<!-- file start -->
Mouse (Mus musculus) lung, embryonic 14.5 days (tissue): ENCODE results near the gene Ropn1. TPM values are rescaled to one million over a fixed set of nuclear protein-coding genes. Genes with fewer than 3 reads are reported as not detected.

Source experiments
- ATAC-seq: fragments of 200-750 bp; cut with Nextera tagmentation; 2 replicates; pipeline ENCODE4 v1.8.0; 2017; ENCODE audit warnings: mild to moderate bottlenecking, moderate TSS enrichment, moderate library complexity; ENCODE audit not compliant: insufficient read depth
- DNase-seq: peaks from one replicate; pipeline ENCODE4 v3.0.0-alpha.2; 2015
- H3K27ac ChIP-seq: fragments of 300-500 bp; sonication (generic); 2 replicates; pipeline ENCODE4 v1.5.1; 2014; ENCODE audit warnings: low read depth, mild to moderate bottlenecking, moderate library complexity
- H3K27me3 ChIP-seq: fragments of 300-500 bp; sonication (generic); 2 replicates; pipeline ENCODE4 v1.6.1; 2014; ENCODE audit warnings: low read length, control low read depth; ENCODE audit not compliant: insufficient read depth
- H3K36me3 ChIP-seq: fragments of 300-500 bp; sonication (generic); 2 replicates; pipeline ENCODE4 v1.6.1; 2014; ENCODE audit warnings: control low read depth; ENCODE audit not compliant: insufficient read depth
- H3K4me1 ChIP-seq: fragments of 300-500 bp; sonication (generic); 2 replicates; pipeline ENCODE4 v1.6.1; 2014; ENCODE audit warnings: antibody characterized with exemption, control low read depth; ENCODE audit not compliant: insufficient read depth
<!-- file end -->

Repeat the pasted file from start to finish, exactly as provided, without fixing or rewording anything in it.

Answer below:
Mouse (Mus musculus) lung, embryonic 14.5 days (tissue): ENCODE results near the gene Ropn1. TPM values are rescaled to one million over a fixed set of nuclear protein-coding genes. Genes with fewer than 3 reads are reported as not detected.

Source experiments
- ATAC-seq: fragments of 200-750 bp; cut with Nextera tagmentation; 2 replicates; pipeline ENCODE4 v1.8.0; 2017; ENCODE audit warnings: mild to moderate bottlenecking, moderate TSS enrichment, moderate library complexity; ENCODE audit not compliant: insufficient read depth
- DNase-seq: peaks from one replicate; pipeline ENCODE4 v3.0.0-alpha.2; 2015
- H3K27ac ChIP-seq: fragments of 300-500 bp; sonication (generic); 2 replicates; pipeline ENCODE4 v1.5.1; 2014; ENCODE audit warnings: low read depth, mild to moderate bottlenecking, moderate library complexity
- H3K27me3 ChIP-seq: fragments of 300-500 bp; sonication (generic); 2 replicates; pipeline ENCODE4 v1.6.1; 2014; ENCODE audit warnings: low read length, control low read depth; ENCODE audit not compliant: insufficient read depth
- H3K36me3 ChIP-seq: fragments of 300-500 bp; sonication (generic); 2 replicates; pipeline ENCODE4 v1.6.1; 2014; ENCODE audit warnings: control low read depth; ENCODE audit not compliant: insufficient read depth
- H3K4me1 ChIP-seq: fragments of 300-500 bp; sonication (generic); 2 replicates; pipeline ENCODE4 v1.6.1; 2014; ENCODE audit warnings: antibody characterized with exemption, control low read depth; ENCODE audit not compliant: insufficient read depth